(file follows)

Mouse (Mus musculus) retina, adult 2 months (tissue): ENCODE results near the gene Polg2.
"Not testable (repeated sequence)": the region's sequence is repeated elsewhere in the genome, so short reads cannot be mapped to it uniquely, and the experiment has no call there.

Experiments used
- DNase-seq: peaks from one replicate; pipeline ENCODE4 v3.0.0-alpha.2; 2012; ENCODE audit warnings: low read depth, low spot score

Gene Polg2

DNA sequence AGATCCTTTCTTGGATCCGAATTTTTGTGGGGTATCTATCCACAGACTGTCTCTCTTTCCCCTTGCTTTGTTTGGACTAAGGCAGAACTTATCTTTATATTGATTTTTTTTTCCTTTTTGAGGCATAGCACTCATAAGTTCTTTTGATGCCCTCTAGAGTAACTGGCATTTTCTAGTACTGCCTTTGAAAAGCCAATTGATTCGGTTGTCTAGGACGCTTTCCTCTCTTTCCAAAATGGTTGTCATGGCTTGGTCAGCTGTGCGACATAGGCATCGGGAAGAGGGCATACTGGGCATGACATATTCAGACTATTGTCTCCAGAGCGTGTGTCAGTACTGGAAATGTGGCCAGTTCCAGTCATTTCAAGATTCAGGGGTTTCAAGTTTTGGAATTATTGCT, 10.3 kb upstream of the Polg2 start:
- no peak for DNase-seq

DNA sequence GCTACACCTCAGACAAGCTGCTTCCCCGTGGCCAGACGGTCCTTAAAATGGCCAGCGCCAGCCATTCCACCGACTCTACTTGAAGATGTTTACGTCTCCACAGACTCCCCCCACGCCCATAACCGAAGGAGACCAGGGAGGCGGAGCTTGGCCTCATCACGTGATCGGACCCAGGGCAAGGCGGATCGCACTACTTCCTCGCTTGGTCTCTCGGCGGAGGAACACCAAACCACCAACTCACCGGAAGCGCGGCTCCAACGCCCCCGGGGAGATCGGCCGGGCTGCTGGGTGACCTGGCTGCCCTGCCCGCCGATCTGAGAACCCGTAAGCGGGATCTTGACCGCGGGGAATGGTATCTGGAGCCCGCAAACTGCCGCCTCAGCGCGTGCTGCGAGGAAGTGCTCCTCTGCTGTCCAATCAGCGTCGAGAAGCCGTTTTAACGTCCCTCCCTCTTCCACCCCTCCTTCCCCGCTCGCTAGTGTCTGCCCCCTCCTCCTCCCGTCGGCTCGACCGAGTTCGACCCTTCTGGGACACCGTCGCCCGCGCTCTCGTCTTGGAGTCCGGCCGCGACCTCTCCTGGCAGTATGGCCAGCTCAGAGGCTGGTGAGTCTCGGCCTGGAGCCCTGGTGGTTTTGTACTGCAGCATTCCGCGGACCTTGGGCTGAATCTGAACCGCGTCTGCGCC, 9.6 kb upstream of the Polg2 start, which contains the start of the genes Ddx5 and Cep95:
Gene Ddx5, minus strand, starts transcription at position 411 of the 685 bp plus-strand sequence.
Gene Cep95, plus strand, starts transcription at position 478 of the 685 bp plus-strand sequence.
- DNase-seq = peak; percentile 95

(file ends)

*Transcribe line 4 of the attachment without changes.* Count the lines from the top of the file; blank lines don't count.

- DNase-seq: peaks from one replicate; pipeline ENCODE4 v3.0.0-alpha.2; 2012; ENCODE audit warnings: low read depth, low spot score